The outlook for peace between India and Pakistan

On February 14, 2019, a suicide bomber affiliated with the Pakistani militant group Jaish-e-Muhammad killed more than 40 Indian paramilitary policemen in Pulwama, Kashmir. Two Kashmiri men were arrested in conjunction with the attack and revealed during interrogation that the bombing was masterminded by Abdul Rasheed Ghazi, an Islamic fundamentalist and human rights activist, who was killed five days after in a conflict with security forces.

Control of the Kashmir region has always been a point of contention between India and Pakistan. When India and Pakistan won independence from Britain in 1947, Kashmir was allowed to choose which state to join. Maharaja Hari Singh, Kashmir’s Hindu ruler at the time, chose to accede to India even though his subjects were majority-Muslim, sparking a two-year war between the countries. Subsequent wars followed in 1965 and 1999.

As of today, India controls about two-thirds of Kashmir and Pakistan controls the remainder. The unrest in the Indian-controlled portion, the state of Jammu and Kashmir, comes from the fact that the region remains more than 60 percent Muslim, the only Muslim-majority state in India. Additionally, Kashmir acceded to India in 1947 under the condition of substantial autonomy but, over time, the Indian government has curtailed Kashmir’s autonomy – many Indian government officials are eager to finally strip away the last few measures of Kashmir’s special treatment. Many Kashmiris want to either secede from India and join Pakistan or become independent – in these goals they are supported by Pakistan, which has never recognized India’s claim to the region. The situation is made worse by Indian security forces, who use brutally suppress protesters with pellet guns, causing extensive injuries. The violent death of Burhan Wani, a popular Kashmiri militant leader, aggravated the conflicts, causing mass protests and violence. In 2018, more than 500 people, including civilians and militants, were killed in conflicts.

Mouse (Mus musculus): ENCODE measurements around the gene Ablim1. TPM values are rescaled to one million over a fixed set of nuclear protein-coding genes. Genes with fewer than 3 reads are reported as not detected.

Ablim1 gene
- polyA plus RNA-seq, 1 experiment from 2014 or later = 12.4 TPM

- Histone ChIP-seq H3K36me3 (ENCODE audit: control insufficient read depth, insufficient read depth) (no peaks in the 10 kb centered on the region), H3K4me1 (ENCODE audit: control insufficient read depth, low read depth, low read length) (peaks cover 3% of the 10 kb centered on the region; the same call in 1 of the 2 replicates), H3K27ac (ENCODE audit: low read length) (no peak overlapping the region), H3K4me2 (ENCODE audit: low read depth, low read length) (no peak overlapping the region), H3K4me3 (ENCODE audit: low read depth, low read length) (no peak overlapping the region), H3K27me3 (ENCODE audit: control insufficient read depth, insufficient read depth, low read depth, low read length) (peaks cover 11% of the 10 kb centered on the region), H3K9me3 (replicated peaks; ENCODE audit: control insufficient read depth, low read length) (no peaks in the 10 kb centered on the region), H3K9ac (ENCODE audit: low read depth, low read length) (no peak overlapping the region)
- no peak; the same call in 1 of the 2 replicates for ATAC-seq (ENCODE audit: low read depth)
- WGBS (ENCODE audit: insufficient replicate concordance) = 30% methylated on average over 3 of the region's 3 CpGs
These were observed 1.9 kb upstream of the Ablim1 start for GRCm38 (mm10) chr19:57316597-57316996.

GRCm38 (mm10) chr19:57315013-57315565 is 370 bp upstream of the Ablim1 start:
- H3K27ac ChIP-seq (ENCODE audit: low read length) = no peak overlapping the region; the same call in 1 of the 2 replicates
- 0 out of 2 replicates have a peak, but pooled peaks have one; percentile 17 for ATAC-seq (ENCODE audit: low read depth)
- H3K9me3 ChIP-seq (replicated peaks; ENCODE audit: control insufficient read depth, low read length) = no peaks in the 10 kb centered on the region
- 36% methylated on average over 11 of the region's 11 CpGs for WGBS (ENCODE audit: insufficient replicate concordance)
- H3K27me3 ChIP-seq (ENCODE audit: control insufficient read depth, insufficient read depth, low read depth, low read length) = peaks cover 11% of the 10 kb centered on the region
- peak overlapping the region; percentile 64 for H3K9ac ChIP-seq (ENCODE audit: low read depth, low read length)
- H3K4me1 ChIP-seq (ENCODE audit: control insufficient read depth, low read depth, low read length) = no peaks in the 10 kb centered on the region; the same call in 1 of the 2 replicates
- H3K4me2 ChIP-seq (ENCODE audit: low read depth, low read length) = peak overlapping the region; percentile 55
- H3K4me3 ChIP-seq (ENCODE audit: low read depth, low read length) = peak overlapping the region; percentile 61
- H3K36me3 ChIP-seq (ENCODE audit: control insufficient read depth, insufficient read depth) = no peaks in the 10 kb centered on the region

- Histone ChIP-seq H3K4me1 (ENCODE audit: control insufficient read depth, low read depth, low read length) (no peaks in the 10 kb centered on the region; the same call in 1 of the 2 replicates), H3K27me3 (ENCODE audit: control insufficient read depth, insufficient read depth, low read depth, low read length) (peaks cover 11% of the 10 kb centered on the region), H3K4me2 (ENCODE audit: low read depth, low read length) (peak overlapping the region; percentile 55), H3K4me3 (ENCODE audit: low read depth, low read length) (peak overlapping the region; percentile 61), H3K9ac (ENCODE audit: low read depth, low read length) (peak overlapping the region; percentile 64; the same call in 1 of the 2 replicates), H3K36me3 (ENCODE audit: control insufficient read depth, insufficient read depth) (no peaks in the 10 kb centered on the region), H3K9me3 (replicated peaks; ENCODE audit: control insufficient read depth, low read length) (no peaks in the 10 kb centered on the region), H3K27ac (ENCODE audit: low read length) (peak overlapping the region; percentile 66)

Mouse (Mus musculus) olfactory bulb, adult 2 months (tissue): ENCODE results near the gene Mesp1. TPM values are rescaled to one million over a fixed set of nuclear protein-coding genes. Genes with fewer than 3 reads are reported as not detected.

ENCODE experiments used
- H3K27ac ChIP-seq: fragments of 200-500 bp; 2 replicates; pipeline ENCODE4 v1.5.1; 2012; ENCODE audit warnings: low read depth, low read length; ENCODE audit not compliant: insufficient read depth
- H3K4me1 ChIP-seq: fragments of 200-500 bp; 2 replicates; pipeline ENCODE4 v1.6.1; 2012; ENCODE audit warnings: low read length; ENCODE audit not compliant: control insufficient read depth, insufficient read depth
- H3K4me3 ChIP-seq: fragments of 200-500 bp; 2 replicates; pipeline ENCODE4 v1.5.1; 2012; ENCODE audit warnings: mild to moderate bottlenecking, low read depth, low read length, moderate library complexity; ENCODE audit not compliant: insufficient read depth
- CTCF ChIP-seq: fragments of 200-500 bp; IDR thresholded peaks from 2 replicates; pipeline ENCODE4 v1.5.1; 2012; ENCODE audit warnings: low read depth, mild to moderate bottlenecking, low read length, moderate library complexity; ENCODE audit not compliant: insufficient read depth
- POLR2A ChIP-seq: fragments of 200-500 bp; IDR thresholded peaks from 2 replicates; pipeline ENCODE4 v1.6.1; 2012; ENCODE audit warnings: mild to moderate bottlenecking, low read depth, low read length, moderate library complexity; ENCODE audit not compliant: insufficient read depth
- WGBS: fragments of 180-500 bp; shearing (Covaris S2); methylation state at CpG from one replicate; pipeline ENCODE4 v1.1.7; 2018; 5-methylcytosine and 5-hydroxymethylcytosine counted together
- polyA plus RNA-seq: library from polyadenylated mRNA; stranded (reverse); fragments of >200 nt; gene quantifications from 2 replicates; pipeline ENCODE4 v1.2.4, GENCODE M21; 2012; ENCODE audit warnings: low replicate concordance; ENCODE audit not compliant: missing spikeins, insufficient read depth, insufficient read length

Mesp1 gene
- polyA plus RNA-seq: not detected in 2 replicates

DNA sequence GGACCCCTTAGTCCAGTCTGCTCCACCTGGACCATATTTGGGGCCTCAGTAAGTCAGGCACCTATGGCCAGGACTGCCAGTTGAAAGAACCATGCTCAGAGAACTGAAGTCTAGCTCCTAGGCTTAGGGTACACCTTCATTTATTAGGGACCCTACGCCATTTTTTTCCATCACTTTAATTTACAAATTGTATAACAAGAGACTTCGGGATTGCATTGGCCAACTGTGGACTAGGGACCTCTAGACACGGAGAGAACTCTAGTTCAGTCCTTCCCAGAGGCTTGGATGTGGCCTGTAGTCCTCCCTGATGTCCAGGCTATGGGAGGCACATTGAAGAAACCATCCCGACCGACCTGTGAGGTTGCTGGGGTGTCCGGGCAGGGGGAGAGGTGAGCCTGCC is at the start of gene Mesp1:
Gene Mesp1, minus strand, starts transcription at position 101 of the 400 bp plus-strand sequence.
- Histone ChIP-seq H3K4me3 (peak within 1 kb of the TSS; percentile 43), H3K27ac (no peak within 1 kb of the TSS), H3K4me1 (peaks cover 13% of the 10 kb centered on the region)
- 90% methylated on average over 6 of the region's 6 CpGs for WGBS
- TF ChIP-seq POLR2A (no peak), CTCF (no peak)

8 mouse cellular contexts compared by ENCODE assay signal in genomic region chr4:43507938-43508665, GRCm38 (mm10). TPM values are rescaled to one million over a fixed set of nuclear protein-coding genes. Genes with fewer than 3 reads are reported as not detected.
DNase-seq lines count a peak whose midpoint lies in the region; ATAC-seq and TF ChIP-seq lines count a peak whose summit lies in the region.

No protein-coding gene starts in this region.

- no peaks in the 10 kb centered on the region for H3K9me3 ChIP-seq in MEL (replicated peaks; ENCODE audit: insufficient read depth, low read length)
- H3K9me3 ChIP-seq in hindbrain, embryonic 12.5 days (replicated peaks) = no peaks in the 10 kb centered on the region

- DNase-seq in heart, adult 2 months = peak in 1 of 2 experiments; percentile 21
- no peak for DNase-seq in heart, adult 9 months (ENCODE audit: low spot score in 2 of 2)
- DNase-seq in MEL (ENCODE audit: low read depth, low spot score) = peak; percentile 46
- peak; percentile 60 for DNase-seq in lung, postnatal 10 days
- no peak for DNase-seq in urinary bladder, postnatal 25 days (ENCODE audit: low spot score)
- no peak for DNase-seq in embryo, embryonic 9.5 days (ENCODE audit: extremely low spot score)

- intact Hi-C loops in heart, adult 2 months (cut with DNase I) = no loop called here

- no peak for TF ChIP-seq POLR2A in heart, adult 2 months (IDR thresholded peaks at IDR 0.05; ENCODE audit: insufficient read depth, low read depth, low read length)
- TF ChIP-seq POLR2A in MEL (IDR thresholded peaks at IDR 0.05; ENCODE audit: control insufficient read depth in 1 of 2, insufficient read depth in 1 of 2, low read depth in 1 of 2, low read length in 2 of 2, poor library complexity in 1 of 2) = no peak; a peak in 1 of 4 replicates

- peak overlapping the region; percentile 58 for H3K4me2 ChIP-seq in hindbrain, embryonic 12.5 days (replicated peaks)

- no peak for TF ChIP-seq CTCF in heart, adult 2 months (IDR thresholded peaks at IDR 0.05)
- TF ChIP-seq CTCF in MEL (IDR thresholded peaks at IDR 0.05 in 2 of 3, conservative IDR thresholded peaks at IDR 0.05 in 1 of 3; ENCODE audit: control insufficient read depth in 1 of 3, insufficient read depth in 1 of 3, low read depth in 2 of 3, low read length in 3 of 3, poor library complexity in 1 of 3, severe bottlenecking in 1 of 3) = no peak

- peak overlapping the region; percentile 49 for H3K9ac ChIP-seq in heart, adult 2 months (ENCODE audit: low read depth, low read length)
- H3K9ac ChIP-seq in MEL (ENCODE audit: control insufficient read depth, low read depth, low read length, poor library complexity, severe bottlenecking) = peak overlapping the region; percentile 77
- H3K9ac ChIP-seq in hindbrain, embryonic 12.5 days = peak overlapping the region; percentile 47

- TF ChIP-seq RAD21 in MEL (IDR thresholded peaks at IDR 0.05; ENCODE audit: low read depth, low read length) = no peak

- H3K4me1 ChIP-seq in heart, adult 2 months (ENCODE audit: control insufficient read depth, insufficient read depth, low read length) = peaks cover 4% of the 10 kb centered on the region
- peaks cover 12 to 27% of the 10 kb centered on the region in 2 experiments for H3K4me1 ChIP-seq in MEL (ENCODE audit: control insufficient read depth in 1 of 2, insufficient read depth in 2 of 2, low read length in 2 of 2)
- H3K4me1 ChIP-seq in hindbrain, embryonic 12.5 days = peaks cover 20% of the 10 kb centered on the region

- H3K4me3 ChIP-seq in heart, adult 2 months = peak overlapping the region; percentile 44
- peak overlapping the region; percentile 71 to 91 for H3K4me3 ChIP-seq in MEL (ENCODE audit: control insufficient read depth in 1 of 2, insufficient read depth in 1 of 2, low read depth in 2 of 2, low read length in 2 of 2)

Although it seemed as though Pakistan and India were heading towards peace, the Pulwama attack has raised tensions between India and Pakistan to dangerous levels. In India, the attack spawned numerous anti-Pakistan protests, but has also caused civilian attacks. Kashmiris all across India are being targeted for their ties to the region, with several reports of harassment or assault over the last few weeks. An exodus of Kashmiri students and business professionals have returned to Kashmir from other parts of India for fear of being attacked. More than 20 female students living in a hostel were forced to lock themselves into their rooms after protestors gathered outside demanding their eviction.

Prime Minister of Pakistan Imran Khan, has denied any involvement with the Pulwama attack and has stated that if India attacks, Pakistan will retaliate. Prime Minister Narendra Modi of India has promised to give the military free rein to respond to the attack. India has already moved to both impose trade restrictions on Pakistan and build dams to prevent water from Indian rivers from reaching the country. Both India and Pakistan have recalled their diplomats to the other country.